Welcome to the third installment of the Big Topic column, where I take a super big topic – past months explored life and love – and explore it through two fiction books and two nonfiction books. This month, I’m going to look at happiness. It’s mental health awareness month, and one of the biggest misunderstandings about diseases like depression is that they stop you from being so-called happy. But what is happiness anyway? How do we achieve it? Is happiness an accumulation of joy? Is it a state of being that is constant? Is it a myth? These questions and more are explored in the following reads.
The Little Prince by Antoine de Saint-Exupéry
This is one of my very favorite books of all time. The Little Prince deals with existential happiness in terms of what it means to be human. The narrator is a pilot who gets lost in the Saharan desert. While there, he meets a young man – a little prince. This young man comes from far away, from a planet that astronomers have dubbed 612B. He’s come to earth to escape a rose who loves too harshly and to discover what makes humans happy. He doesn’t understand us very well, but he sheds a whole lot of light on the existential nature of happiness.
A Man Called Ove by Fredrik Backman
It’s truly hard to find fiction about happy people, and Fredrik Backman’s books aren’t precisely about that, but they are about people learning happiness and joy. So though Ove, whom this book deals with, is a total curmudgeon, he becomes lovable super quickly. He’s quirky and cartoonish but everyone around him is in such good spirits! And, inevitably, poor Ove’s spirits rise as well. Everything Fredrik Backman writes will leave you feeling truly good, which is a kind of happiness in and of itself.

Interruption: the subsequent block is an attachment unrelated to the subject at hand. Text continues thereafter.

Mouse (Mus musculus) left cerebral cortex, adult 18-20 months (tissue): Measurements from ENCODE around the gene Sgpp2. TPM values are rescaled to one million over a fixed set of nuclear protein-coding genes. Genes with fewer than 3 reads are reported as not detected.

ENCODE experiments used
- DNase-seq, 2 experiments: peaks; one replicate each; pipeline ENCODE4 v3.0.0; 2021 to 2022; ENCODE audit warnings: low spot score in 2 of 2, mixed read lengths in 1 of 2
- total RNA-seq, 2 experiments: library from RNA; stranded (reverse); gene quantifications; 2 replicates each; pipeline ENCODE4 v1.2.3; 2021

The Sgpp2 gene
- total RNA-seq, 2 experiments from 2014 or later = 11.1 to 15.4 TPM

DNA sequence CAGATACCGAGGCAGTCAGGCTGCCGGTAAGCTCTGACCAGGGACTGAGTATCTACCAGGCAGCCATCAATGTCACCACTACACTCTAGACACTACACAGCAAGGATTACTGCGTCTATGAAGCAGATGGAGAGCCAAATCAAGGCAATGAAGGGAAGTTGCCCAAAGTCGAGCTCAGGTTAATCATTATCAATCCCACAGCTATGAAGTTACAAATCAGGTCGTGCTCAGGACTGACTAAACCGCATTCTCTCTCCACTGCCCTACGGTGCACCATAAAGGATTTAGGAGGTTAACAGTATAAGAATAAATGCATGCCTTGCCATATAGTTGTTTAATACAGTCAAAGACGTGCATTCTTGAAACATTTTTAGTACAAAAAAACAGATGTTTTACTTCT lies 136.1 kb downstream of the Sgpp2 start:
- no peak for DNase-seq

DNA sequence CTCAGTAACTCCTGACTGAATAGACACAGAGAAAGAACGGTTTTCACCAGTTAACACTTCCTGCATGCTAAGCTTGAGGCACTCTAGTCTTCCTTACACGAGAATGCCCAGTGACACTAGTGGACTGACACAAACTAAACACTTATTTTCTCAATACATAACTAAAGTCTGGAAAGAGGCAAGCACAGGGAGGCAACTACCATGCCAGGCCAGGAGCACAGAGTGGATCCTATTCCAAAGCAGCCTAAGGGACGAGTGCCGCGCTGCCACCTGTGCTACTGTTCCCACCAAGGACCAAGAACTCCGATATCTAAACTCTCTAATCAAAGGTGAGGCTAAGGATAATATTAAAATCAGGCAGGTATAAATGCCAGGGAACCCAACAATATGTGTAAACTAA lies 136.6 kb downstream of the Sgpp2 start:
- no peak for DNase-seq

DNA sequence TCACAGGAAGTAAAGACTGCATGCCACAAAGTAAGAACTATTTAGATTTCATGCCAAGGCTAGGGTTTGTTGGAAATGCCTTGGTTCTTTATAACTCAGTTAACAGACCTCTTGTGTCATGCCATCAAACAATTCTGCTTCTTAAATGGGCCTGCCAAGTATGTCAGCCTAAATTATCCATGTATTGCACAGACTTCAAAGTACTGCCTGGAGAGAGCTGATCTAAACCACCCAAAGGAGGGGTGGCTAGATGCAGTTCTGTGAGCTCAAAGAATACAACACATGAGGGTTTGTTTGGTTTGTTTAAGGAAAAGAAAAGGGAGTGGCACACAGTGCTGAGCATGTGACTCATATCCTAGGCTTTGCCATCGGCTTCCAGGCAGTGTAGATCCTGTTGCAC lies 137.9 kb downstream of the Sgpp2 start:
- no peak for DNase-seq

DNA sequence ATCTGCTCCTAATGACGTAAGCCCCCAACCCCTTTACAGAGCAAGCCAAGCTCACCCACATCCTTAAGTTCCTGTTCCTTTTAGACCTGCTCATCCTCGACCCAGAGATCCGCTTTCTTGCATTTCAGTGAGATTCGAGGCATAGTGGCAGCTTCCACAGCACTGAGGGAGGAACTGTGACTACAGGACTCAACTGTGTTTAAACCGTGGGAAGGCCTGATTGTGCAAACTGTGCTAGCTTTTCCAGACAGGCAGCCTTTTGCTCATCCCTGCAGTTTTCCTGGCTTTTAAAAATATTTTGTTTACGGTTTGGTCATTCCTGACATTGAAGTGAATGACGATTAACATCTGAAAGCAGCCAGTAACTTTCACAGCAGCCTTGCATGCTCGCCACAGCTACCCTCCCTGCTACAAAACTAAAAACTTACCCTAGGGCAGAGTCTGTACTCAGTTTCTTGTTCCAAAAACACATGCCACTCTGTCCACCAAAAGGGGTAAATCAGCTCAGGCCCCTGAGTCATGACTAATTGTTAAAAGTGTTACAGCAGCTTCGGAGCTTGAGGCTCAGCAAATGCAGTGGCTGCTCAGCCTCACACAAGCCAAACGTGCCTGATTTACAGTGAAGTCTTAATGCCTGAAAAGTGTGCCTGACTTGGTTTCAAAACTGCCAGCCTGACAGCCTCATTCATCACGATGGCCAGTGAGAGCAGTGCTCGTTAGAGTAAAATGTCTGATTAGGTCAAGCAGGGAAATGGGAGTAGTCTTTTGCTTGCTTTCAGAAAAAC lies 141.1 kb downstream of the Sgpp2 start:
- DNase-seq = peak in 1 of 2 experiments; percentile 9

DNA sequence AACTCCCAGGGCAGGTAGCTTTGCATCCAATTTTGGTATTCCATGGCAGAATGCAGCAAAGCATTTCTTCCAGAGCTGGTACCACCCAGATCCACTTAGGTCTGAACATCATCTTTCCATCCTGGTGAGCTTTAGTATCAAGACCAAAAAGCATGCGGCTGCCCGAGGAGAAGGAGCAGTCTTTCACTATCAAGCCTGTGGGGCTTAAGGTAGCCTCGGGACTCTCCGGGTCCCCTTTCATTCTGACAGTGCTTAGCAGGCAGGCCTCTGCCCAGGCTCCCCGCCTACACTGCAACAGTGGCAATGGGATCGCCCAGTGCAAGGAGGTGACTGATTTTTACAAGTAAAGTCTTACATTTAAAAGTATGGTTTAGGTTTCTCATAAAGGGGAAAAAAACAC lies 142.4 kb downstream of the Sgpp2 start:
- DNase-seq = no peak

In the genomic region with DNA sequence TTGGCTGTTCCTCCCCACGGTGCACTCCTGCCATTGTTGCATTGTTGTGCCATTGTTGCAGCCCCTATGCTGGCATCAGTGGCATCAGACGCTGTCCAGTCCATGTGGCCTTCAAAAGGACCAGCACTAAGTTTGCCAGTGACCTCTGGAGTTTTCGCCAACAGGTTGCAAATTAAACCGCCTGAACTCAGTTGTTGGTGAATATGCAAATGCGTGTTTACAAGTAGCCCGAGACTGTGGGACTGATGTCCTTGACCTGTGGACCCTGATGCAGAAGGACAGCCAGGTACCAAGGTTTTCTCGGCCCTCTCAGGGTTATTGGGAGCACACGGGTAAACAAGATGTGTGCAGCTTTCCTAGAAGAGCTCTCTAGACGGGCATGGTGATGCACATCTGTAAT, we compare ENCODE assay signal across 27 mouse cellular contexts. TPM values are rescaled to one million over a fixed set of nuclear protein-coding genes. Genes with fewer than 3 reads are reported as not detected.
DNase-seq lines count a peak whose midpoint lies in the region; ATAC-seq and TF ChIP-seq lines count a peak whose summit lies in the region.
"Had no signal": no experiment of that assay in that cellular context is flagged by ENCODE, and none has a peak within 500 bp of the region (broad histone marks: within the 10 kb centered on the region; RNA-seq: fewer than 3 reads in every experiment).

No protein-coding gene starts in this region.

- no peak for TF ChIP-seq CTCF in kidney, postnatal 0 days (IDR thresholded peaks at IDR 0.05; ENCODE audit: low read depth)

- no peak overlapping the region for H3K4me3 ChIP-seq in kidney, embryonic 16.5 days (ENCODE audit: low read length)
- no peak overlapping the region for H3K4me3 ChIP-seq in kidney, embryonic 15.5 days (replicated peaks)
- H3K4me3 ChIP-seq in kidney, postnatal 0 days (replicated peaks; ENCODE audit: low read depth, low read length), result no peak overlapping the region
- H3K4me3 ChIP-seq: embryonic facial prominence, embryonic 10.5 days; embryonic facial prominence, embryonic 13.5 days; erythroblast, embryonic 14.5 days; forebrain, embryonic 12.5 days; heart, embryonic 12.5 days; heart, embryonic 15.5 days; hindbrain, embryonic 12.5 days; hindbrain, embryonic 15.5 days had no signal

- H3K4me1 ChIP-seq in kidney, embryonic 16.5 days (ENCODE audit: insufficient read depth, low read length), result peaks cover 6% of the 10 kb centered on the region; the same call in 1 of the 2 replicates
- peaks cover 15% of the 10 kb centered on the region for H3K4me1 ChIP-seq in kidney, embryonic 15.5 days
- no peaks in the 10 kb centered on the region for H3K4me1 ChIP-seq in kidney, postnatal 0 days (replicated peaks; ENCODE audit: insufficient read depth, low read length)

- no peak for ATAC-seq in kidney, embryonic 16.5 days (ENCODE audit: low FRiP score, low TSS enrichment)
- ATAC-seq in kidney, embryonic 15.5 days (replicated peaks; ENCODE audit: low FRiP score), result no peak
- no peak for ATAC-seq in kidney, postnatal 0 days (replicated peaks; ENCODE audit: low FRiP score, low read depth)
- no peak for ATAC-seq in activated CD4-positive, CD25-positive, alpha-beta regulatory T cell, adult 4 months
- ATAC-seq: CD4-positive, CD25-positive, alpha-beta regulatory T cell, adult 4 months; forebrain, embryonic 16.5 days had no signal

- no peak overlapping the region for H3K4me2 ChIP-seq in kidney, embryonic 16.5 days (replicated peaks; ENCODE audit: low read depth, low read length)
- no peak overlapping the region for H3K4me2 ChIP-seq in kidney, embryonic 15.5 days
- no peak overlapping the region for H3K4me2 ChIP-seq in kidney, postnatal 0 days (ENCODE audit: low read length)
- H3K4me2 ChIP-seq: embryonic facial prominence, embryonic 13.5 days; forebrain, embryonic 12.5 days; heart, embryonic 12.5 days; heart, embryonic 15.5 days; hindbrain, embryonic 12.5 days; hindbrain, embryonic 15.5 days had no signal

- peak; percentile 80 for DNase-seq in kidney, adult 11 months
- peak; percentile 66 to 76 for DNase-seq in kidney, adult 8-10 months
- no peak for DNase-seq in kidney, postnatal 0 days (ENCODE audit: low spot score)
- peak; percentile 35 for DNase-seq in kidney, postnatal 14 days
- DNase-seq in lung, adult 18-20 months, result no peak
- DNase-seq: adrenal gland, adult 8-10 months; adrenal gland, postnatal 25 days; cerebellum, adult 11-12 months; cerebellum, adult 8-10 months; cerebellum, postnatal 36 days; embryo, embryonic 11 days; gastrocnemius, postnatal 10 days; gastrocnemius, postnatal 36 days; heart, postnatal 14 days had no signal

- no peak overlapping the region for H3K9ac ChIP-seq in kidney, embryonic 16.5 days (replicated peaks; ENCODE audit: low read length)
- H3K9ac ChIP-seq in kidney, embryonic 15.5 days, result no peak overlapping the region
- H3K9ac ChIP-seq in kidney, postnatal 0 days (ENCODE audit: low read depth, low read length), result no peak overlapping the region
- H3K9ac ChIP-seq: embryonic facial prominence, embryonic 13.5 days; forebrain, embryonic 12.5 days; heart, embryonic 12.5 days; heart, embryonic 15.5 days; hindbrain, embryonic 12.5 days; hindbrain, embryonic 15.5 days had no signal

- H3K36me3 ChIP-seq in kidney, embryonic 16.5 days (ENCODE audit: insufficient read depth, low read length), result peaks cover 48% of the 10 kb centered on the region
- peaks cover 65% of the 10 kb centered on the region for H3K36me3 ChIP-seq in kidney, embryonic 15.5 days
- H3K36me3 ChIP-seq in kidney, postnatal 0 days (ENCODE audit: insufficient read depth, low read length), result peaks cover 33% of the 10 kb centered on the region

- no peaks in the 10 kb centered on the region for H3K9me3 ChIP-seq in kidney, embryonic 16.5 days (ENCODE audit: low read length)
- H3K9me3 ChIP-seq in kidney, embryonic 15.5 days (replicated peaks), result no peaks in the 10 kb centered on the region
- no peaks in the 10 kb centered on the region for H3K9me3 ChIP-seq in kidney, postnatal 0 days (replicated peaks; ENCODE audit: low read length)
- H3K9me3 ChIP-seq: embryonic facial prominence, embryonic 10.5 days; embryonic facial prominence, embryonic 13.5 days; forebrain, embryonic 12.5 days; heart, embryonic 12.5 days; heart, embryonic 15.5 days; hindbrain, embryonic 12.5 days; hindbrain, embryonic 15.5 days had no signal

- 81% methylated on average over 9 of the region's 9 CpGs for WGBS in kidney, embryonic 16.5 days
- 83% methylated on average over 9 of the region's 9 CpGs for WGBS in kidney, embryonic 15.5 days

The Art of Happiness by the Dalai Lama and Howard C. Cutler
Psychiatrist Howard C. Cutler spent a week with His Holiness the Dalai Lama, spiritual leader of Tibet, and their talks and interviews is the basis for this book. The Dalai Lama approaches happiness as the purpose of life, and Cutler has helped distill this wisdom into digestible lessons and methods that we can readily approach and try to understand. From the larger spiritual notion of happiness down to the nitty gritty of daily anxieties and concerns, this classic happiness guide covers a whole lot of ground.
The Year of Yes by Shonda Rhimes
Memoirs of success can be wearying, but Shonda Rhimes didn’t write your usual how-I-made-it-and-you-can-too book. Instead, her memoir is vivid and personal and shows you how she overcame her own boundaries and fears. Although she was already successful, Rhimes was still afraid of public appearances. She hired a publicist so she could avoid them! But in her year of yes, Rhimes agreed to things she was scared of, and discovered her truer self. Brave, unflinching, and powerful, Rhimes reaches happiness through action and self-exploration.
What books do YOU associate with happiness? Tweet us or comment here!